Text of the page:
Lehigh County Executive
2011 Budget Message
August 31, 2010
The 2011 Lehigh County budget that I present today is a document that reflects the current economic times that we live in as well as the responsibility of county governments in Pennsylvania, and the larger purpose of all governments in a democratic society.
The 2011 budget will be smaller than this year’s $412 million budget by more than $20 million, a reduction of more than 5 percent. The total proposed budget is $390.8 million.
The $22 million less in spending comes from a combination of more than $7 million in employment and program cuts announced during the last few weeks, a $17 million drop in capital projects spending and less money for the Office of Aging in state funds.
The budget will eliminate 49 jobs and hold another 10 unfilled, dropping total full time employment in the county to 2,122 positions, which is lower than staffing levels in the county more than 20 years ago. There are three new positions proposed in the budget, two in the Sheriff’s Department for serving warrants and one in the District Attorney’s Office for the Central Booking operation. The redeployment of some positions into public safety to meet changing needs and priorities is consistent with what’s been done for the last five years. Since 2006, 51 positions have been redeployed to public safety while 150 have been cut, never adding a position without cutting at least two.
The 2011 budget continues the county’s focus on law and order and public safety. Nearly 63 cents of every county tax dollar will be spent on law and order, which includes court operations, the district attorney, the sheriff, corrections, probation operations, the coroner and the public defender’s office. The budget will spend $1.3 million per week on law and order operations, by far the largest part of the budget.
The remaining breakdown of 2011 county tax dollar spending is: 6 cents for the county match in human services, 2 cents for the Cedarbrook nursing homes, 14 cents for debt service and 15 cents for everything else.
The 2011 budget contains $671,992 in grant money to launch a Regional Crime Data Center, which will link information from all 17 police departments in the county, along with other agencies, to provide real time crime analysis and regionalized data to all law enforcement personnel. This center builds upon the successful joint initiatives with the District Attorney to centralize all bookings in the county, purchase and upgrade information systems for local police departments and the Safe Streets initiative that funds 10 new community police officers in the county.
Also in the budget is $2.7 million in unspent capital funds for a new coroner and emergency management facility in partnership with Cetronia Ambulance Corps. The center would be built on county-owned property in South Whitehall Township and would move coroner operations out of cramped space in the Old Courthouse and create new garage space for emergency response vehicles and equipment. The county’s share of the facility cost would be paid for with capital dollars saved on the recent under-budget completion of the renovation and expansion of the County Courthouse.
Although the total county budget is $390.8 million, more than half of the budget is not local revenue. For example, state and federal pass through funds pay for more than 95 percent of the human services programs and Medicare or a patient’s insurance or personal funds pays for stays at the Cedarbrook Nursing Home.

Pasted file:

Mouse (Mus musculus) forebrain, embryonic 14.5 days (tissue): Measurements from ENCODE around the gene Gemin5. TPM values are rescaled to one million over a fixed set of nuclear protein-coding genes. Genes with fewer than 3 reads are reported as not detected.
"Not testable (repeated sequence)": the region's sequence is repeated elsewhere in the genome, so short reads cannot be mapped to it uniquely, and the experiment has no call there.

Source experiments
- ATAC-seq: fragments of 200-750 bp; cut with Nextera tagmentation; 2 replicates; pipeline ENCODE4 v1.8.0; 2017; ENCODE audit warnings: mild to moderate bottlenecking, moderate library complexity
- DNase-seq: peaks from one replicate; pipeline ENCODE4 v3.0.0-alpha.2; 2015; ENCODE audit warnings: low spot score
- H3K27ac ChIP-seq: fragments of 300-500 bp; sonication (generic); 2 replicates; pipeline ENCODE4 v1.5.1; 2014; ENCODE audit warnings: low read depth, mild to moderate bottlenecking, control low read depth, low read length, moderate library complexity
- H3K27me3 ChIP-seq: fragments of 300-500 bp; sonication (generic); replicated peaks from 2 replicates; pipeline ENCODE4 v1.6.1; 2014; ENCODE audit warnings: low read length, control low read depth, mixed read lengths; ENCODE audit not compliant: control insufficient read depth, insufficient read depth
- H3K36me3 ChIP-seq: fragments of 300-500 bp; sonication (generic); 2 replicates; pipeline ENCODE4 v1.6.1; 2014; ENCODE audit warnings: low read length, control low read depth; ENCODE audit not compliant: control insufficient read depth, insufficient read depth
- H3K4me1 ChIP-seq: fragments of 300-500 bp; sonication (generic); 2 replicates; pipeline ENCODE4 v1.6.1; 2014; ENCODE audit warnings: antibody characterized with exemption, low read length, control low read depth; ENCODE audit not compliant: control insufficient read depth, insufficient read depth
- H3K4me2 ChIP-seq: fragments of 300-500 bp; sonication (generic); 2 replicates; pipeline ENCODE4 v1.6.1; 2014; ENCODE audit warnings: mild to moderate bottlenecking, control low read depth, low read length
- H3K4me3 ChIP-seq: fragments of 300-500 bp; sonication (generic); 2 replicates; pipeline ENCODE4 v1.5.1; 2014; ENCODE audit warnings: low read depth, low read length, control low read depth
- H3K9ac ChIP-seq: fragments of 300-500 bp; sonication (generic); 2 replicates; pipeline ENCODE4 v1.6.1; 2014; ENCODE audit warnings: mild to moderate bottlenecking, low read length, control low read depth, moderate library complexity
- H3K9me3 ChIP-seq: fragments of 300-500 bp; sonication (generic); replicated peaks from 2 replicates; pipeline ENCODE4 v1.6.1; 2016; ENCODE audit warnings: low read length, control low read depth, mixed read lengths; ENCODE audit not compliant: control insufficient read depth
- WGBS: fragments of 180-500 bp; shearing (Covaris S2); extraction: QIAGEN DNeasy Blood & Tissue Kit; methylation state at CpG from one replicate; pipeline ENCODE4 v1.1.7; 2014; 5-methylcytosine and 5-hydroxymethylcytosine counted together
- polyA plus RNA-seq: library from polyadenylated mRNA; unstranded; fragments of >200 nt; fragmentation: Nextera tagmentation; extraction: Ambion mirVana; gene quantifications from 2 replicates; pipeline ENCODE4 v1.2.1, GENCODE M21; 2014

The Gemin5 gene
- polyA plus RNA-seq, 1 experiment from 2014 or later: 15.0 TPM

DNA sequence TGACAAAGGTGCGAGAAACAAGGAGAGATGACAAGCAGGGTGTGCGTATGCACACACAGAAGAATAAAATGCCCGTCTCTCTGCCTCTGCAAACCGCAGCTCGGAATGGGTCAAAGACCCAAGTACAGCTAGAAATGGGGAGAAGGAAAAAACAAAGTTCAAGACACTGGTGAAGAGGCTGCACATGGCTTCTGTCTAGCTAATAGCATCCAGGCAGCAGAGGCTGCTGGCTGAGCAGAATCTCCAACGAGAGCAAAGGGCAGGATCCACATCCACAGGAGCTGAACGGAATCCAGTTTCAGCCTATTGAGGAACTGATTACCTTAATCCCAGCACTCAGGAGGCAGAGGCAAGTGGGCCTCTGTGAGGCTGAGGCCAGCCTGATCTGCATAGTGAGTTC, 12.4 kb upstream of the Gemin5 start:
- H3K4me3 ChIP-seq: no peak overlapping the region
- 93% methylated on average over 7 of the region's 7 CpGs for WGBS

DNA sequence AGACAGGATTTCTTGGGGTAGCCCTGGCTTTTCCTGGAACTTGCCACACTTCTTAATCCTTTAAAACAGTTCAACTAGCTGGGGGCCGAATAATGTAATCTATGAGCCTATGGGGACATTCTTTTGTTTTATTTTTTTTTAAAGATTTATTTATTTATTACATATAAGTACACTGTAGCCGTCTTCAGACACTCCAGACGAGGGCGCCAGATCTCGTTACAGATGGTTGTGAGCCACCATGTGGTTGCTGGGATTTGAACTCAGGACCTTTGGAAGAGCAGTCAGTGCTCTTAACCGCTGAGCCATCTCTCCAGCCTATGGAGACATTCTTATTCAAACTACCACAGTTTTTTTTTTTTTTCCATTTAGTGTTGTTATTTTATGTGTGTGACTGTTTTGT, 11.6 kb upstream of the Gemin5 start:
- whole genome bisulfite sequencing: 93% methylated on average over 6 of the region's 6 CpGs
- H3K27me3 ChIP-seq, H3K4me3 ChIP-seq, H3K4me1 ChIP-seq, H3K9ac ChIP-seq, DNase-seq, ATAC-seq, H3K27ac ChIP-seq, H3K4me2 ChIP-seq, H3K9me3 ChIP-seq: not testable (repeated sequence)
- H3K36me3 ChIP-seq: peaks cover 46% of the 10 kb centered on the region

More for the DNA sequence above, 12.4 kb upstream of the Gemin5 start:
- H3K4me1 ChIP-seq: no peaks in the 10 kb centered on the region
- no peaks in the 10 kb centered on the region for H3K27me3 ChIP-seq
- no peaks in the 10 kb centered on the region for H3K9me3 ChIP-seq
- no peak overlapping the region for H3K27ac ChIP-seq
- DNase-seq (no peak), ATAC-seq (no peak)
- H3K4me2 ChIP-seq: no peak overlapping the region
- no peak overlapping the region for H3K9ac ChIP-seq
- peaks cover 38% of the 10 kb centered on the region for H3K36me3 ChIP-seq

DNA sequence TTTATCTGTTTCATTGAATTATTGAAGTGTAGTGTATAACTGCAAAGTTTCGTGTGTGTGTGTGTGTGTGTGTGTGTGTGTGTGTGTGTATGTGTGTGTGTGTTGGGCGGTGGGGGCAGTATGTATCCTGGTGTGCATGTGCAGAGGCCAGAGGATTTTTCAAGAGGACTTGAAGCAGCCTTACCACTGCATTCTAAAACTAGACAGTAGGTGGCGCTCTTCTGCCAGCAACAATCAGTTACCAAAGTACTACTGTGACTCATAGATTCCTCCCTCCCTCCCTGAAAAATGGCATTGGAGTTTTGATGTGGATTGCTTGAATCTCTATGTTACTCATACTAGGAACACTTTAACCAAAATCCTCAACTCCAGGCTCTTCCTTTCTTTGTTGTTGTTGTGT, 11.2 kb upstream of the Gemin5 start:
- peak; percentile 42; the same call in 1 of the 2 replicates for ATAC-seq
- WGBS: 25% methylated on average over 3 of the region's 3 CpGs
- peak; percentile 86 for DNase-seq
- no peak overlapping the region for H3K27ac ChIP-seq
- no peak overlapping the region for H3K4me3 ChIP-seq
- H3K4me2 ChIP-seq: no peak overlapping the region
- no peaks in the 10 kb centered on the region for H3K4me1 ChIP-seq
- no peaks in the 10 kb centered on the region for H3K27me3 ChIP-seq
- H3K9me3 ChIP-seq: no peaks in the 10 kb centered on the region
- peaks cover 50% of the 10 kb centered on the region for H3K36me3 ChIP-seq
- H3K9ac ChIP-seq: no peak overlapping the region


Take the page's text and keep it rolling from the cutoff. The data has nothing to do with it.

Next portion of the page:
The county general fund spending for 2011 is $173.5 million. The general fund spending essentially has not moved from last year despite increased labor, health care and operating costs because they are offset by job eliminations and program cuts. The budget will rise only .001 percent, resulting in a general fund that is lower than it was in 2008.
The general wage increase for non-union employees who are not eligible for step increases will be just two percent. Employees eligible for a step increase will receive the 3 percent step increase but not the two percent. This is offset by our non-union employees paying 20 percent of the cost of their health care, an amount that is more in line with the private sector than most governments. We have started to meet our goal of achieving parity with our union employees through ratification this month of the new Deputy Sheriffs Association contract.
During the last round of contracts with our unions we were able to consolidate all of our employees into the same health care plan. Leverage with our insurance carrier increased dramatically and we realized millions of dollars in savings during the last four years. It’s vital in this round of contracts to achieve parity on employee contribution for health care, which is vital to future cost control.
The budget eliminates the Organics Recycling Center operation, which is not a requirement of county government and was a $666,691 line item in last year’s budget. The 2011 budget also eliminates the hotel tax-supported More for Children program, cuts the Quality of Life fund by 13 percent, freezes new funding for the Green Future Fund and cuts or holds level funding support to all outside entities, such as LANTA, the LV Planning Commission, LVEDC and community and cultural arts organizations.
These reductions – which, combined with workforce reductions, eliminates $7 million in spending -- are critical because revenues have declined significantly due to the national economic recession. The county will lose $5 million in revenue in 2011.
- Hotel tax revenue to county coffers is down 19 percent since 2007.
- The first four months of this year, hotel tax revenue to Lehigh County was 29 percent less than the same period in 2007.
- Investment earnings have slid from almost $7 million to only $1 million.
- Revenue from deeds is down 27 percent since 2008, almost half a million dollars.